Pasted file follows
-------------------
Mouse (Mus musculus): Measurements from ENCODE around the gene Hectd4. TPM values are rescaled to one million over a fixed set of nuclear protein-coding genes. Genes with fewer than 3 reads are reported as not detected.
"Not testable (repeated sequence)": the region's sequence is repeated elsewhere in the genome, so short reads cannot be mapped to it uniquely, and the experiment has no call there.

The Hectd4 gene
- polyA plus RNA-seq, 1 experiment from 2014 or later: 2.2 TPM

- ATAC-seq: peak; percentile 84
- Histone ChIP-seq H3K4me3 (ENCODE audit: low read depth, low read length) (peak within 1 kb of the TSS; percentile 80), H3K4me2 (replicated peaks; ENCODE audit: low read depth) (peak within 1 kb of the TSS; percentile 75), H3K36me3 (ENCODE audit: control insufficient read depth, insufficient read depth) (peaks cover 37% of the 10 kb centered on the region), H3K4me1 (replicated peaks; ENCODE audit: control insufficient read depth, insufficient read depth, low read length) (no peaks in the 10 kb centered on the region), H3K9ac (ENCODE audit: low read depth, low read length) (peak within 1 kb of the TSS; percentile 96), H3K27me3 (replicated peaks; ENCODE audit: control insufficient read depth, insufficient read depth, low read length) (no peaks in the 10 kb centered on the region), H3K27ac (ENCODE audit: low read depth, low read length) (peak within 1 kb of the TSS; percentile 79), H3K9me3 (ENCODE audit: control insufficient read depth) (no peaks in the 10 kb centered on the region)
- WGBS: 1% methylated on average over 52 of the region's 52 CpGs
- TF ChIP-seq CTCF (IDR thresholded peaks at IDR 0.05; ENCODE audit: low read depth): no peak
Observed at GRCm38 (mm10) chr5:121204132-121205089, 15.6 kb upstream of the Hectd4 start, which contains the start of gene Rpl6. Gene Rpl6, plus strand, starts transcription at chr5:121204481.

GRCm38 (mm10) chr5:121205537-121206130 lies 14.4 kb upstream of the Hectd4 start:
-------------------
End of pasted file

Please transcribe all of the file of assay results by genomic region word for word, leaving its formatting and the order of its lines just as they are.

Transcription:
Mouse (Mus musculus): Measurements from ENCODE around the gene Hectd4. TPM values are rescaled to one million over a fixed set of nuclear protein-coding genes. Genes with fewer than 3 reads are reported as not detected.
"Not testable (repeated sequence)": the region's sequence is repeated elsewhere in the genome, so short reads cannot be mapped to it uniquely, and the experiment has no call there.

The Hectd4 gene
- polyA plus RNA-seq, 1 experiment from 2014 or later: 2.2 TPM

- ATAC-seq: peak; percentile 84
- Histone ChIP-seq H3K4me3 (ENCODE audit: low read depth, low read length) (peak within 1 kb of the TSS; percentile 80), H3K4me2 (replicated peaks; ENCODE audit: low read depth) (peak within 1 kb of the TSS; percentile 75), H3K36me3 (ENCODE audit: control insufficient read depth, insufficient read depth) (peaks cover 37% of the 10 kb centered on the region), H3K4me1 (replicated peaks; ENCODE audit: control insufficient read depth, insufficient read depth, low read length) (no peaks in the 10 kb centered on the region), H3K9ac (ENCODE audit: low read depth, low read length) (peak within 1 kb of the TSS; percentile 96), H3K27me3 (replicated peaks; ENCODE audit: control insufficient read depth, insufficient read depth, low read length) (no peaks in the 10 kb centered on the region), H3K27ac (ENCODE audit: low read depth, low read length) (peak within 1 kb of the TSS; percentile 79), H3K9me3 (ENCODE audit: control insufficient read depth) (no peaks in the 10 kb centered on the region)
- WGBS: 1% methylated on average over 52 of the region's 52 CpGs
- TF ChIP-seq CTCF (IDR thresholded peaks at IDR 0.05; ENCODE audit: low read depth): no peak
Observed at GRCm38 (mm10) chr5:121204132-121205089, 15.6 kb upstream of the Hectd4 start, which contains the start of gene Rpl6. Gene Rpl6, plus strand, starts transcription at chr5:121204481.

GRCm38 (mm10) chr5:121205537-121206130 lies 14.4 kb upstream of the Hectd4 start: